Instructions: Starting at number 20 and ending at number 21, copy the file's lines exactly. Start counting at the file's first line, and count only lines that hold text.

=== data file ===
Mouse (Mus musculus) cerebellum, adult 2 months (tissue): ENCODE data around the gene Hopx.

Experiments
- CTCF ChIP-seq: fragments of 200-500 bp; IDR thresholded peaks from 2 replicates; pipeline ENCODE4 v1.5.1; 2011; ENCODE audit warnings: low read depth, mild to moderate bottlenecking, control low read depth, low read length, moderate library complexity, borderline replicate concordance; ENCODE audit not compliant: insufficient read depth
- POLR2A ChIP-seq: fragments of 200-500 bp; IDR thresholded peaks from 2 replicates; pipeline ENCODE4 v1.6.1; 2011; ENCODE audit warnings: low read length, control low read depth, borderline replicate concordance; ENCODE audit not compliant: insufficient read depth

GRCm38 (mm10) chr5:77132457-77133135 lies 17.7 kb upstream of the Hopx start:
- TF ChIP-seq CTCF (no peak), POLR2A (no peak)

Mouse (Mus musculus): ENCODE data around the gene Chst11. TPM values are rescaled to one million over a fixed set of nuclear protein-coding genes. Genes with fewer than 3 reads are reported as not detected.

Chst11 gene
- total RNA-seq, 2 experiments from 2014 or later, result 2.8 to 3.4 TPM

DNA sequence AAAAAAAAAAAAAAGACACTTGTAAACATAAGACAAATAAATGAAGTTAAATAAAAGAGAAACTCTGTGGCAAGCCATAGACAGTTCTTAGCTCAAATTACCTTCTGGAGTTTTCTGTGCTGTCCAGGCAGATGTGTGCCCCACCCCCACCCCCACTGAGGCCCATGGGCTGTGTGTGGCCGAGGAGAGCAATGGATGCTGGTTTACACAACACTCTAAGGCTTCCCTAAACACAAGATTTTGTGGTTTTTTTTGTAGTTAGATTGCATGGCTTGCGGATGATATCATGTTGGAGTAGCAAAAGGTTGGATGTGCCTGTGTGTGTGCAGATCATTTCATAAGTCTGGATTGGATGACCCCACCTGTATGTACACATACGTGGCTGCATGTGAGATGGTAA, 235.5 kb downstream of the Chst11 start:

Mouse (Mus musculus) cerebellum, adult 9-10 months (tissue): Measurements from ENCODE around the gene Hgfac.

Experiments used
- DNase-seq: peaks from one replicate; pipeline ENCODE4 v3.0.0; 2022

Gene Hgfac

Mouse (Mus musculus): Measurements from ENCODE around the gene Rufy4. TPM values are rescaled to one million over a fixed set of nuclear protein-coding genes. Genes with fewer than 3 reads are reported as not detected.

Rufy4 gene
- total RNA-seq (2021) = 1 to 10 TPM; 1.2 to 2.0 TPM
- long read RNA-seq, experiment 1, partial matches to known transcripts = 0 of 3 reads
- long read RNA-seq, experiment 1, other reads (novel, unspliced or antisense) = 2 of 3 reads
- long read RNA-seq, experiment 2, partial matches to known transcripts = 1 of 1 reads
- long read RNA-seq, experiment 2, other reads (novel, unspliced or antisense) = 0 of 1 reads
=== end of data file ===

- long read RNA-seq, experiment 2, partial matches to known transcripts = 1 of 1 reads
- long read RNA-seq, experiment 2, other reads (novel, unspliced or antisense) = 0 of 1 reads